A Conversation with Kristina Keneally
Conscience: You rose through the ranks from your college days in the United States to the very top of the political system in Australia, even becoming premier of New South Wales (NSW). What advice would you have for a young woman entering politics today?
KK: Invest in yourself. Ask yourself what your strengths and weaknesses are, then invest in addressing your weaknesses. And be brutally honest and completely thorough! When I first started in politics I realized I needed better financial literacy, so I took a corporate finance class. I realized I needed help with media, so I did media training and voice lessons. I had no idea what a 30-something woman should wear to parliament, so I consulted a stylist. I realized I didn’t know enough about parliamentary procedure, so I attended sittings as much as possible to watch and learn. Men often have it easier—they just wear suits—and may be sponsored along by other men. The bar is high for women: our voices, clothes and competency are scrutinized in ways men do not face. It isn’t fair. It will eventually change. But for now, it is what it is. Back yourself and invest in yourself. Turn your disadvantages into advantages, and put yourself in the best position possible to do what you really want to do: affect change, lead, make new policy and make the big decisions.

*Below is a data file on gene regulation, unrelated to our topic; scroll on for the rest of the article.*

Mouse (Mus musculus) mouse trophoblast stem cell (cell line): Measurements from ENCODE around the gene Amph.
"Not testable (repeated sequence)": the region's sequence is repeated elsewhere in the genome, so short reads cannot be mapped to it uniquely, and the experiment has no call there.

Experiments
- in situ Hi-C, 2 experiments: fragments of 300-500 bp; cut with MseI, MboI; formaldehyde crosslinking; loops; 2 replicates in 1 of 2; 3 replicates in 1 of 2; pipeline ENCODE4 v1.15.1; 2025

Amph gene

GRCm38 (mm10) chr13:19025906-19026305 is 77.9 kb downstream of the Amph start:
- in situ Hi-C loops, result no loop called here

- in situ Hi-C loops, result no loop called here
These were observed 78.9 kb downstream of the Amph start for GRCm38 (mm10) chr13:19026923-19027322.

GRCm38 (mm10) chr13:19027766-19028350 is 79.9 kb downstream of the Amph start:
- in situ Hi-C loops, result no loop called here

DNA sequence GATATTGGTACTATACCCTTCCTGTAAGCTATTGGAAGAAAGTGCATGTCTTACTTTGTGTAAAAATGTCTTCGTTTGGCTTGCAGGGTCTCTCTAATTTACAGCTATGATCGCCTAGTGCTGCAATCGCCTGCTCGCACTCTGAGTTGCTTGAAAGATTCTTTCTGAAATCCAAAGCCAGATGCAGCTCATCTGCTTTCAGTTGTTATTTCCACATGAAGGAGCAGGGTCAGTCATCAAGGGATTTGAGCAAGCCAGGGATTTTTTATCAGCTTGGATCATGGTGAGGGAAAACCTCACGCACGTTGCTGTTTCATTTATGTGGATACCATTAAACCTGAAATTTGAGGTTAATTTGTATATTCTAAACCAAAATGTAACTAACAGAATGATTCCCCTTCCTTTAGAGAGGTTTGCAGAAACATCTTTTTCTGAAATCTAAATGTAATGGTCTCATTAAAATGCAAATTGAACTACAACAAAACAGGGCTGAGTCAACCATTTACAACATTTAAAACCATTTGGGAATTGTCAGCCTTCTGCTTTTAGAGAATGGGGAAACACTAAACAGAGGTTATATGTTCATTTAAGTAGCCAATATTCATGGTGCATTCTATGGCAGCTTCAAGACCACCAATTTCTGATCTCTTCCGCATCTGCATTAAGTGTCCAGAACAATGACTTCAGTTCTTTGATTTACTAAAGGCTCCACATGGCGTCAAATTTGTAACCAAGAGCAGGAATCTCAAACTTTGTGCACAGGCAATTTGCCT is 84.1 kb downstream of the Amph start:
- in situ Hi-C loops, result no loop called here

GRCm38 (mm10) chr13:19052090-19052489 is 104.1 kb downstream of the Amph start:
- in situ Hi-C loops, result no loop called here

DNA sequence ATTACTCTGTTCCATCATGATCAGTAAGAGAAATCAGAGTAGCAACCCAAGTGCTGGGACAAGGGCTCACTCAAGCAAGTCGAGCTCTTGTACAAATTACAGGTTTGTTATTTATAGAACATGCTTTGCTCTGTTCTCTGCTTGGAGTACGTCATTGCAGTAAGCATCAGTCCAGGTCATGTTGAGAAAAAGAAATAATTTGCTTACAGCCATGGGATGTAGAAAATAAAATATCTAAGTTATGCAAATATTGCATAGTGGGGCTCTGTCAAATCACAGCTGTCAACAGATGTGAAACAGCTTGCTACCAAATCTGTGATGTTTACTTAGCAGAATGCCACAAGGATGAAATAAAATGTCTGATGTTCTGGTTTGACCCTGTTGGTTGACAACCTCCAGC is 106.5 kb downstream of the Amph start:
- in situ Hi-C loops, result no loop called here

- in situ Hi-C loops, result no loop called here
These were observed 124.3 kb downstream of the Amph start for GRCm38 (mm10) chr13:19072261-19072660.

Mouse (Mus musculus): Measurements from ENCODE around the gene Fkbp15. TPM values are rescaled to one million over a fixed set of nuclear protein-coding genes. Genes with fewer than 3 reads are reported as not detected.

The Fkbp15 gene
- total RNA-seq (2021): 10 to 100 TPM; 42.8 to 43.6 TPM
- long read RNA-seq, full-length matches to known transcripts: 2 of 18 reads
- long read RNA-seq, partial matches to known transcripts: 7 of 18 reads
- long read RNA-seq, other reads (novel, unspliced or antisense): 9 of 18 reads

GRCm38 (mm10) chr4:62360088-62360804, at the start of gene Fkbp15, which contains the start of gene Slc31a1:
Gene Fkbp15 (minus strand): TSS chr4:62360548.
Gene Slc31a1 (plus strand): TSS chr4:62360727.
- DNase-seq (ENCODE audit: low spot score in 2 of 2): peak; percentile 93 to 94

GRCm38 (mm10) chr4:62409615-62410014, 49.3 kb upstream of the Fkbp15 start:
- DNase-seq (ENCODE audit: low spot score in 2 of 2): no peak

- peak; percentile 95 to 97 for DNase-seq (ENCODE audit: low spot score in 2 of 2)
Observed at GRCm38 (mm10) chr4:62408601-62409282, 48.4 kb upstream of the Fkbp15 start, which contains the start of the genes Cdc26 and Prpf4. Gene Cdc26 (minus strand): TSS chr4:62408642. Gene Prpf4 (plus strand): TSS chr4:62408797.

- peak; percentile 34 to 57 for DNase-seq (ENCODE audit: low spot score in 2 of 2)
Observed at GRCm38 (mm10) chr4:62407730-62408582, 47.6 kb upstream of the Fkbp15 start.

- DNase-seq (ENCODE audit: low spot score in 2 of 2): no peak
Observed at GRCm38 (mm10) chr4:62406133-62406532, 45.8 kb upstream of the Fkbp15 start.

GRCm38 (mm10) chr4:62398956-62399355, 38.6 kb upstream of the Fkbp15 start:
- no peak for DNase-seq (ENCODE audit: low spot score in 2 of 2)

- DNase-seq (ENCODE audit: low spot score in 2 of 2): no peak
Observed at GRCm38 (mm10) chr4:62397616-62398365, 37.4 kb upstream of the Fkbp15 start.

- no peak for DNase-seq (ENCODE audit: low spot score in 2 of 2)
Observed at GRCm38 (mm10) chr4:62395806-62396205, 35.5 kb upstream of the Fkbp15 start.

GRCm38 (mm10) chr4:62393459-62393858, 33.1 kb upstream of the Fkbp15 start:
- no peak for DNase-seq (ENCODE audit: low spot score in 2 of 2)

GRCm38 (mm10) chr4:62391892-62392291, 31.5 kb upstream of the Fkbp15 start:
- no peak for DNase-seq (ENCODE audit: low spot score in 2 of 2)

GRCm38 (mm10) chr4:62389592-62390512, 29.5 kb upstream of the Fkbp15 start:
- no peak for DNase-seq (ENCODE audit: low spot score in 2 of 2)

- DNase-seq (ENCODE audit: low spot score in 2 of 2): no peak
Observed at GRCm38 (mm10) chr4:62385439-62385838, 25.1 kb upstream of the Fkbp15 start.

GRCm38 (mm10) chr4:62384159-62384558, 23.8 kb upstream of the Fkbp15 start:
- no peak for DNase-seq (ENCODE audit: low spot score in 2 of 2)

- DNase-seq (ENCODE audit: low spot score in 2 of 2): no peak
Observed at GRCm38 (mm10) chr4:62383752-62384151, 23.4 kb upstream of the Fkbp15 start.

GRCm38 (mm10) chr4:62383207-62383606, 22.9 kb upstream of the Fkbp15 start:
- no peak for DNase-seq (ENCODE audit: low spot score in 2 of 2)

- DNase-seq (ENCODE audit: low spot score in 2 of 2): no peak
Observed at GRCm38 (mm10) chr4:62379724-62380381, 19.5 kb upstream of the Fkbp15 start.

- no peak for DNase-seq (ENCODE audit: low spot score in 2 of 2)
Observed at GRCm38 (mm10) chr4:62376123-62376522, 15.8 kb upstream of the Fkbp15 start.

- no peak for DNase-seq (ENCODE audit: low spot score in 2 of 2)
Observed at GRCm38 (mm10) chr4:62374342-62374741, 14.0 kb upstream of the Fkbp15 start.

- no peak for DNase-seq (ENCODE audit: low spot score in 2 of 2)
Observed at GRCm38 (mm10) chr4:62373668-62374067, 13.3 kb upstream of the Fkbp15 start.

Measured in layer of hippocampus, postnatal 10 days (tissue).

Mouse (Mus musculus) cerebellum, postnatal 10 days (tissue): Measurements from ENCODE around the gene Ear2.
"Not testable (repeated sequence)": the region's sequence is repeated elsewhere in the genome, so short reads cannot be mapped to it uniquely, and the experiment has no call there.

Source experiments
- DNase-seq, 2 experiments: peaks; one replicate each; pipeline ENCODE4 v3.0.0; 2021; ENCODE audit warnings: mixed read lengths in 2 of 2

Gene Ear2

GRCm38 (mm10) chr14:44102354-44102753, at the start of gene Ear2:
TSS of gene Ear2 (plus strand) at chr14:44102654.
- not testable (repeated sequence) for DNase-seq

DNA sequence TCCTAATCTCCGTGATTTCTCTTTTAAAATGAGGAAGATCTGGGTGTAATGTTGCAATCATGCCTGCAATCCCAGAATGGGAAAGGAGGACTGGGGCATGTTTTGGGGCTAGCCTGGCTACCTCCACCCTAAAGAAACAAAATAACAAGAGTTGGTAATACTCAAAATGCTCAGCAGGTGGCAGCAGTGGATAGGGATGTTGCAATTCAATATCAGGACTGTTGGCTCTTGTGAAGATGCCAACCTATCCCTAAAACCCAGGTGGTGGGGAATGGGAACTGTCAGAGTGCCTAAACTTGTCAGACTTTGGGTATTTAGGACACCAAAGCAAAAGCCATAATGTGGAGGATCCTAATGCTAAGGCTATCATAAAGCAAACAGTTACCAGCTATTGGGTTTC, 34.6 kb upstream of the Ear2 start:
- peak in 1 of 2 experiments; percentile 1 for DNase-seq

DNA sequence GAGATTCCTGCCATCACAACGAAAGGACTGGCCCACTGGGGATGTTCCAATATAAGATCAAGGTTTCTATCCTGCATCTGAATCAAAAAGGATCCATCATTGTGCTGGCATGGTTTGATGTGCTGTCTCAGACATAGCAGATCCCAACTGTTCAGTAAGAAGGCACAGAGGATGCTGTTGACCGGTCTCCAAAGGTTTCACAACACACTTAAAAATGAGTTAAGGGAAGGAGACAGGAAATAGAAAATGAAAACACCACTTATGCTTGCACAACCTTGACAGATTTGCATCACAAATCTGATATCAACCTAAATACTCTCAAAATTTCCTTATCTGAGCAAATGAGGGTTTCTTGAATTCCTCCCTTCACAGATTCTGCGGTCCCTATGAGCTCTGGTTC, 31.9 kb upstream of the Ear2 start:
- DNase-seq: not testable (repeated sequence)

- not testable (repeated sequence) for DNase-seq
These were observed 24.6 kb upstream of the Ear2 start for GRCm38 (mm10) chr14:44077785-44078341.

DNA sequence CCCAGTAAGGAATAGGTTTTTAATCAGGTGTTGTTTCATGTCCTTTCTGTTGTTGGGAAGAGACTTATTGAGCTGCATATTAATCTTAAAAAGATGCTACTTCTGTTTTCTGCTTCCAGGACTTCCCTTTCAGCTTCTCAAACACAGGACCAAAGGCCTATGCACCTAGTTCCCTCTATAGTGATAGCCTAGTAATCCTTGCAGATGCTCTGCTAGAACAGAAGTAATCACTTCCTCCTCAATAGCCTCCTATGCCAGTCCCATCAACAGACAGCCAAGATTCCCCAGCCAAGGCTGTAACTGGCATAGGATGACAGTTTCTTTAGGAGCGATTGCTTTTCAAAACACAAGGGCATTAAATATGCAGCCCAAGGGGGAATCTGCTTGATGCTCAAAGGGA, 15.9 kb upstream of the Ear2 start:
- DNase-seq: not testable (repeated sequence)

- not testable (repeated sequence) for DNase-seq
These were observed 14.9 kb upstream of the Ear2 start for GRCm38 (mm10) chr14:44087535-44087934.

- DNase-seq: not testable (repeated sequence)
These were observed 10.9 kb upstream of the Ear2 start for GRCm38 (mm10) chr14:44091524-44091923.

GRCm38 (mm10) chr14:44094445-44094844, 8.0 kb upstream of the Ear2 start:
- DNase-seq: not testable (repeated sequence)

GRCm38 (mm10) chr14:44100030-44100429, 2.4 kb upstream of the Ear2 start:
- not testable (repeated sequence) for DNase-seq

Conscience: Famously, when your diocese’s bishop was on a local talk show, you called to ask him why girls could not be altar servers. The bishop’s “unsatisfactory answer,” you said, awakened you to “how women are disadvantaged in the church and society.” Why are women still not treated well in our church?
KK: The Catholic church hangs on to the notion that biology determines function. Women are maternal and nurturing; men are paternal providers. The church wraps this all up in its ecclesiology: The church is depicted as female, responding to a summons from God the Father. Men are actors, while women are receivers. Mary’s response to a paternal God to bear his child is the paradigmatic example: “May it be done to me according to your word.”